To many, the excision of all the blue words in a play to be performed by 34 middle-schoolers may seem hardly a crack in the cornerstone of freedom of expression.
But to my mind -- and I'll wager to a whole lot of teachers in this county -- Harford school Superintendent Ray R. Keech's decision last month to wrench the profanity from the play "Jabberwock" is disturbing.
The deletions came after a very small band of parents at North Harford Middle complained about profanity and other elements of the play, which students had chosen to perform.
The upset parents -- three couples -- exercised their freedom of expression by telling school administrators and Keech they wanted the play altered also because (A) it had racist overtones, and (B) a comment by a character in the play was "un-American." (The character remarks that he is relieved not to have been snared for military duty.)
What's particularly grim is that a majority of county school board members backed Keech's decision when they turned down an appeal last week of Keech's excisions. The two North Harford Middle teachers advising the students on the production filed the appeal.
The actions of Keech and the board are alarming, for you have
to wonder if they speak volumes about their own approach to education. Is it "Let there be blinders for our children"?
Mark Twain warned us with characteristic wit of these rogue arts vigilantes when he said that those who know "The Truth" find those that seek it dangerous.
If a few profane words in a satirical play about the trials, tribulations and humor of adolescence can drivethe highest administrator and a school board to censorship, imagine what a piece of literature a little more brave might do.
Keech andthe school board members are men and women who are supposed to be enlightened about the value of literature to the young mind and dedicated to encouraging an open atmosphere of learning.
Literature, eventhough it may include profanity or racial slurs or sexual innuendo, is meant to help us reflect on the deeper meanings and actions of ourown lives.
We learn to be more human and to know what others' experiences of being human are like. They are often different from our own.
The parents and the school administrators fool only themselvesif they think that by deleting profanity from a school play they protect the children from using or hearing profanity in their everyday lives.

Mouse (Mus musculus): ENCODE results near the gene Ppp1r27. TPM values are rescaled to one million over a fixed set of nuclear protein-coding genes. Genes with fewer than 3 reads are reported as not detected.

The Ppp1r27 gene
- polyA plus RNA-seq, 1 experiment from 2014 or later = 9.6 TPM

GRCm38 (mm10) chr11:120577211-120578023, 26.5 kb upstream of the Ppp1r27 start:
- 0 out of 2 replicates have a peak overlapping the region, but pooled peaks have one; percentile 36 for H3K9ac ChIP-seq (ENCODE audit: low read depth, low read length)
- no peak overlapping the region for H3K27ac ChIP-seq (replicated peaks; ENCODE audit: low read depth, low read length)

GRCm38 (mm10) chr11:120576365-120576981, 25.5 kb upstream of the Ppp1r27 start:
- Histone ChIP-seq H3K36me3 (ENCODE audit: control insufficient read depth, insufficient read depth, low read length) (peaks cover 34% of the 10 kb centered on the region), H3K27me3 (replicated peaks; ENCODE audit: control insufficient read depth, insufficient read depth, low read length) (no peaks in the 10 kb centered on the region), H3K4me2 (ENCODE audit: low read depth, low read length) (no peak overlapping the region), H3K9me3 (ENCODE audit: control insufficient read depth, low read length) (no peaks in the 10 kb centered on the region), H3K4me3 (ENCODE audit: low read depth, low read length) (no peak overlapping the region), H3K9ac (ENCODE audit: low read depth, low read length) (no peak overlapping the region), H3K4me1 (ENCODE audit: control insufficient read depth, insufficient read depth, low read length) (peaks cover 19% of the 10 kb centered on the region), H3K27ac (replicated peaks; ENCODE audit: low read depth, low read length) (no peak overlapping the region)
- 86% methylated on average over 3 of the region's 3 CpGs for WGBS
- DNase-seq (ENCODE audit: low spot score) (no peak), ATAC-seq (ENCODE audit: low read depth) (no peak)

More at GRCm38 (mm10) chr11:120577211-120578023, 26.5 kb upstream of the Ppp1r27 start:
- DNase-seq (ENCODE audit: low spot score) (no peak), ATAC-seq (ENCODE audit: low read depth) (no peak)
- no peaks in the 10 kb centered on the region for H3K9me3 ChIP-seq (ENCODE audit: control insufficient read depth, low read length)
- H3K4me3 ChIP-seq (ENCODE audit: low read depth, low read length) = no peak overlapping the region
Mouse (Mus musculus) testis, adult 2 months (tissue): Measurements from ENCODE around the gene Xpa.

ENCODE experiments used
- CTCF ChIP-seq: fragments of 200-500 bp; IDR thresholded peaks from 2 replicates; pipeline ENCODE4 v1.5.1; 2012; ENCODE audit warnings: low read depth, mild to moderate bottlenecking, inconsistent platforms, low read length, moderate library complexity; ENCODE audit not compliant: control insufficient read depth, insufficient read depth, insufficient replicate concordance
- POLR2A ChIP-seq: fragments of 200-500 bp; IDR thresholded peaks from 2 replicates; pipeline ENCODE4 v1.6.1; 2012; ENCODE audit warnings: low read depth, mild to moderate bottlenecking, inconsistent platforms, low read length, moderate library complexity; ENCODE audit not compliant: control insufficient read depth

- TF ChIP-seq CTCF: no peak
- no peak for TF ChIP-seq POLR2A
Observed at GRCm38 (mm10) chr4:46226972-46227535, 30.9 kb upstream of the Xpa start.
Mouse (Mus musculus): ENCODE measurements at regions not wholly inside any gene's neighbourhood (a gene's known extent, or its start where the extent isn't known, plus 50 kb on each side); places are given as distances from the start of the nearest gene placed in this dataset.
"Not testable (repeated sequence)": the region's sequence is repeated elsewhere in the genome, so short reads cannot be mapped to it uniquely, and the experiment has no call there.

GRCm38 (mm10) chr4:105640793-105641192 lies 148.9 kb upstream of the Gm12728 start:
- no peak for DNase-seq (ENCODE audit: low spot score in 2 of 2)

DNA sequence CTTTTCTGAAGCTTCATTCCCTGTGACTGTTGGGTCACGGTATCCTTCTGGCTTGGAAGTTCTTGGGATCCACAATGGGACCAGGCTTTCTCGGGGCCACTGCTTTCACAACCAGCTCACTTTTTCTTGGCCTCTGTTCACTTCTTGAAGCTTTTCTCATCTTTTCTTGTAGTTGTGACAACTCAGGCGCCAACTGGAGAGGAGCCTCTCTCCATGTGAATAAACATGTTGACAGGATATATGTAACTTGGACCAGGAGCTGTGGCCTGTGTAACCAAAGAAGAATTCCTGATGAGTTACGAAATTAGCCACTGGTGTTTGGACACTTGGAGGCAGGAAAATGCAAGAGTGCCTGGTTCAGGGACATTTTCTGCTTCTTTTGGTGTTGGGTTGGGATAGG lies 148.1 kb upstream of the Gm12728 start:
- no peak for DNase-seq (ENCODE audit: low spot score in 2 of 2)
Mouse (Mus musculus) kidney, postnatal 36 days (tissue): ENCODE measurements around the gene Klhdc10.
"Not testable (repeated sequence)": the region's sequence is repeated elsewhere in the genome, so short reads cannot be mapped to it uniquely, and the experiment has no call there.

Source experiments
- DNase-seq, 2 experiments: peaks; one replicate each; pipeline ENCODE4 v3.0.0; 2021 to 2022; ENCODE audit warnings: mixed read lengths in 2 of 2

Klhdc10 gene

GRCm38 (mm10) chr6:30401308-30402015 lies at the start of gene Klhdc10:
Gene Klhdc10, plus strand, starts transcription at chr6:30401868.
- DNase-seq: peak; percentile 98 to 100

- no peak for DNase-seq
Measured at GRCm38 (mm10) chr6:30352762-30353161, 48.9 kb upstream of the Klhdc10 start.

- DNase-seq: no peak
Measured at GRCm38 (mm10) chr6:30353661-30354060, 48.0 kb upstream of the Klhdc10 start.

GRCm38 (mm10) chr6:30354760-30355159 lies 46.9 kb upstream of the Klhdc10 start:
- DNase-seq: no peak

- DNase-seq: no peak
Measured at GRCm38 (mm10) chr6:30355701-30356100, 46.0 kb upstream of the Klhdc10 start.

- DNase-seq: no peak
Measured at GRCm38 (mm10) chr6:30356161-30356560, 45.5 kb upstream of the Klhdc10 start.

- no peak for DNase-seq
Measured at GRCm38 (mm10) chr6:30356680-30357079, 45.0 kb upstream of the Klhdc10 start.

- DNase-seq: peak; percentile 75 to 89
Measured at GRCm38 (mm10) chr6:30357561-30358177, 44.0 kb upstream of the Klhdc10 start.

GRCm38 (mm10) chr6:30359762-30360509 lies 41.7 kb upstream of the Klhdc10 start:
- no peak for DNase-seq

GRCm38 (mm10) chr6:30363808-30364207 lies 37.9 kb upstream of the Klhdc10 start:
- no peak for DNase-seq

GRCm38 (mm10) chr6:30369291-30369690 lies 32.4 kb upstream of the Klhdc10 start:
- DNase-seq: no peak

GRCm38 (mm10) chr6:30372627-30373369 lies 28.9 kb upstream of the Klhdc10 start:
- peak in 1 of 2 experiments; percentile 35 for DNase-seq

I'd wager each member of the school board and Keech that if they searched their memories, they will recall that it was at roughlythe very age our young "Jabberwock" actors and actresses that they began experimenting with the blue words dissected from the play.
Were they corrupted by their use of these words in their youth?
Plays, books, music, films and poetry do not corrupt.
They present us with ideas and images that move us at a deep intellectual and spiritual level that everyday life often cannot reach. And within that experience can come intellectual and spiritual growth.
Yet for some, obviously, this power of literature and art is dangerous.
The parents who demanded "Jabberwock" be altered are of a mind that expressionsof life that do not portray how they choose to live their own lives should be monitored and controlled.
These art vigilantes remind meof the people you see trimming, at a frenetic pace, the wildness of spring bloom on the bush until it looks like a boxy square of lifeless green.
It is in times like these that we are best to remind ourselves that no subject is safe from censorship's clip, clip, clip.
The works of famous and revered American writers from Mark Twain to F. Scott Fitzgerald have been and continue to be banned. Twain's wonderful boyhood tale "Huckleberry Finn" continues to be among the most banned books by public school boards in the United States.
The sweetest black humor in all of this is that Keech chose to censor words in a play based on the writings of James Thurber, the humorist who knew well that, yes, laughter is the truest genius of men.
Too bad Thurber is not still among us. He would have had a field day lampooningthis mess.